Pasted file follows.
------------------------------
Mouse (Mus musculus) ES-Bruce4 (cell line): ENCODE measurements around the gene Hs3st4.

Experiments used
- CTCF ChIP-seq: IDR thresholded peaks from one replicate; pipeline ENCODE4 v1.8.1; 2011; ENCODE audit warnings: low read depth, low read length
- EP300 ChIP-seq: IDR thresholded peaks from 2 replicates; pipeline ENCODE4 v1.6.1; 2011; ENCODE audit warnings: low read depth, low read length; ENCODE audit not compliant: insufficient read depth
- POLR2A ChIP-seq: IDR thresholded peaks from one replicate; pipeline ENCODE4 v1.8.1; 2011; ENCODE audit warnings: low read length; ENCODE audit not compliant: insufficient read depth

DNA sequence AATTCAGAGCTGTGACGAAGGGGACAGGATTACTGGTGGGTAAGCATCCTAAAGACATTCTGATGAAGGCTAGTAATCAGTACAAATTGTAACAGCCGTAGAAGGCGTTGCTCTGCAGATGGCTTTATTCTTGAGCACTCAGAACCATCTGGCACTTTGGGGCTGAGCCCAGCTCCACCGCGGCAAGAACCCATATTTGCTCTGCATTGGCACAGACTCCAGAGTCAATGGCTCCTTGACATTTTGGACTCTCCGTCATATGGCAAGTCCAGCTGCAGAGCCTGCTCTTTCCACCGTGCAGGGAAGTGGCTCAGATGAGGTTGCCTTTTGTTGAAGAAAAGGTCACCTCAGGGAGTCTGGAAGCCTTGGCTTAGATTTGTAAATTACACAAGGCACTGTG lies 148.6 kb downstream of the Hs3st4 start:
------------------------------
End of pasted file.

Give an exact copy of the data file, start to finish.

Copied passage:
Mouse (Mus musculus) ES-Bruce4 (cell line): ENCODE measurements around the gene Hs3st4.

Experiments used
- CTCF ChIP-seq: IDR thresholded peaks from one replicate; pipeline ENCODE4 v1.8.1; 2011; ENCODE audit warnings: low read depth, low read length
- EP300 ChIP-seq: IDR thresholded peaks from 2 replicates; pipeline ENCODE4 v1.6.1; 2011; ENCODE audit warnings: low read depth, low read length; ENCODE audit not compliant: insufficient read depth
- POLR2A ChIP-seq: IDR thresholded peaks from one replicate; pipeline ENCODE4 v1.8.1; 2011; ENCODE audit warnings: low read length; ENCODE audit not compliant: insufficient read depth

DNA sequence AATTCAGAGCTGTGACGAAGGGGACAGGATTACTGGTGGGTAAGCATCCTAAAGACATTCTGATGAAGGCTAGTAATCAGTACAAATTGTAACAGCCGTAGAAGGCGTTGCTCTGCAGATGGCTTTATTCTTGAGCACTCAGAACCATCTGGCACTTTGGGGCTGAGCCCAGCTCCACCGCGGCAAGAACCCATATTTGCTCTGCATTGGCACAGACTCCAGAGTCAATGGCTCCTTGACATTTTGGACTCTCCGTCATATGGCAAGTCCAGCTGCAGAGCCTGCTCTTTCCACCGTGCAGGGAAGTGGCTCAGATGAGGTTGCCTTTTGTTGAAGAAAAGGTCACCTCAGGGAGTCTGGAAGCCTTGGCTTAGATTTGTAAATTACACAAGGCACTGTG lies 148.6 kb downstream of the Hs3st4 start: